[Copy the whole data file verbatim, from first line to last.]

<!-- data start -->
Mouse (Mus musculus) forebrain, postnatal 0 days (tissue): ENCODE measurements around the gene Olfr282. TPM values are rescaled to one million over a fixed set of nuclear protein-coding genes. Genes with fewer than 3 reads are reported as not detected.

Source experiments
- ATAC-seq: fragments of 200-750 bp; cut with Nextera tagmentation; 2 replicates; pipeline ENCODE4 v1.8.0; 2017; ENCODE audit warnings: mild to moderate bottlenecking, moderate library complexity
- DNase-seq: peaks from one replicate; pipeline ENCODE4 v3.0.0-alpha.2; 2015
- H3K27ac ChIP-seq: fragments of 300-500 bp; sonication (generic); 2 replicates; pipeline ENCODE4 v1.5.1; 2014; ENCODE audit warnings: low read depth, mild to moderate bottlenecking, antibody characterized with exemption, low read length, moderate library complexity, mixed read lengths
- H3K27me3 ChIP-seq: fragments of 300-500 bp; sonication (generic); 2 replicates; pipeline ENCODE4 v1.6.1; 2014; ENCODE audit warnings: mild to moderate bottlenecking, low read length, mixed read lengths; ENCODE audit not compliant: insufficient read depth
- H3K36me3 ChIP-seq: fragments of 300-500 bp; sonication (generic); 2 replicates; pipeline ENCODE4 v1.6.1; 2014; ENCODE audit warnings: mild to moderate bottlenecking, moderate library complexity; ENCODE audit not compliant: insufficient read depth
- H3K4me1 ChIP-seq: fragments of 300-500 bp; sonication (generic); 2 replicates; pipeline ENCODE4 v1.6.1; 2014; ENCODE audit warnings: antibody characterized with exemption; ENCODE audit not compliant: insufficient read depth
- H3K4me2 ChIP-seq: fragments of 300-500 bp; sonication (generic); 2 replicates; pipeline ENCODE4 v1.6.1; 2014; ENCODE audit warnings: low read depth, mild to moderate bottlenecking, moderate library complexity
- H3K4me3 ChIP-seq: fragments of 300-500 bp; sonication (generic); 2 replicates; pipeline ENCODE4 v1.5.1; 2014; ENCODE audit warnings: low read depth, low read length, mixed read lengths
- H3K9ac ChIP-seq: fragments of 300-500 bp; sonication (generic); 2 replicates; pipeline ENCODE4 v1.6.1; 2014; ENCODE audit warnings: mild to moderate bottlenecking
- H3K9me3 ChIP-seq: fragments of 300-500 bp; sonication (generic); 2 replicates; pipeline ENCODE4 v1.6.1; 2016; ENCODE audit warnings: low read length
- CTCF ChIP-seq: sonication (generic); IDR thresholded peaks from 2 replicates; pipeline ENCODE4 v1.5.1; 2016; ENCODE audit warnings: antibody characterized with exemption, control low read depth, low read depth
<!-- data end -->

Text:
Mouse (Mus musculus) forebrain, postnatal 0 days (tissue): ENCODE measurements around the gene Olfr282. TPM values are rescaled to one million over a fixed set of nuclear protein-coding genes. Genes with fewer than 3 reads are reported as not detected.

Source experiments
- ATAC-seq: fragments of 200-750 bp; cut with Nextera tagmentation; 2 replicates; pipeline ENCODE4 v1.8.0; 2017; ENCODE audit warnings: mild to moderate bottlenecking, moderate library complexity
- DNase-seq: peaks from one replicate; pipeline ENCODE4 v3.0.0-alpha.2; 2015
- H3K27ac ChIP-seq: fragments of 300-500 bp; sonication (generic); 2 replicates; pipeline ENCODE4 v1.5.1; 2014; ENCODE audit warnings: low read depth, mild to moderate bottlenecking, antibody characterized with exemption, low read length, moderate library complexity, mixed read lengths
- H3K27me3 ChIP-seq: fragments of 300-500 bp; sonication (generic); 2 replicates; pipeline ENCODE4 v1.6.1; 2014; ENCODE audit warnings: mild to moderate bottlenecking, low read length, mixed read lengths; ENCODE audit not compliant: insufficient read depth
- H3K36me3 ChIP-seq: fragments of 300-500 bp; sonication (generic); 2 replicates; pipeline ENCODE4 v1.6.1; 2014; ENCODE audit warnings: mild to moderate bottlenecking, moderate library complexity; ENCODE audit not compliant: insufficient read depth
- H3K4me1 ChIP-seq: fragments of 300-500 bp; sonication (generic); 2 replicates; pipeline ENCODE4 v1.6.1; 2014; ENCODE audit warnings: antibody characterized with exemption; ENCODE audit not compliant: insufficient read depth
- H3K4me2 ChIP-seq: fragments of 300-500 bp; sonication (generic); 2 replicates; pipeline ENCODE4 v1.6.1; 2014; ENCODE audit warnings: low read depth, mild to moderate bottlenecking, moderate library complexity
- H3K4me3 ChIP-seq: fragments of 300-500 bp; sonication (generic); 2 replicates; pipeline ENCODE4 v1.5.1; 2014; ENCODE audit warnings: low read depth, low read length, mixed read lengths
- H3K9ac ChIP-seq: fragments of 300-500 bp; sonication (generic); 2 replicates; pipeline ENCODE4 v1.6.1; 2014; ENCODE audit warnings: mild to moderate bottlenecking
- H3K9me3 ChIP-seq: fragments of 300-500 bp; sonication (generic); 2 replicates; pipeline ENCODE4 v1.6.1; 2016; ENCODE audit warnings: low read length
- CTCF ChIP-seq: sonication (generic); IDR thresholded peaks from 2 replicates; pipeline ENCODE4 v1.5.1; 2016; ENCODE audit warnings: antibody characterized with exemption, control low read depth, low read depth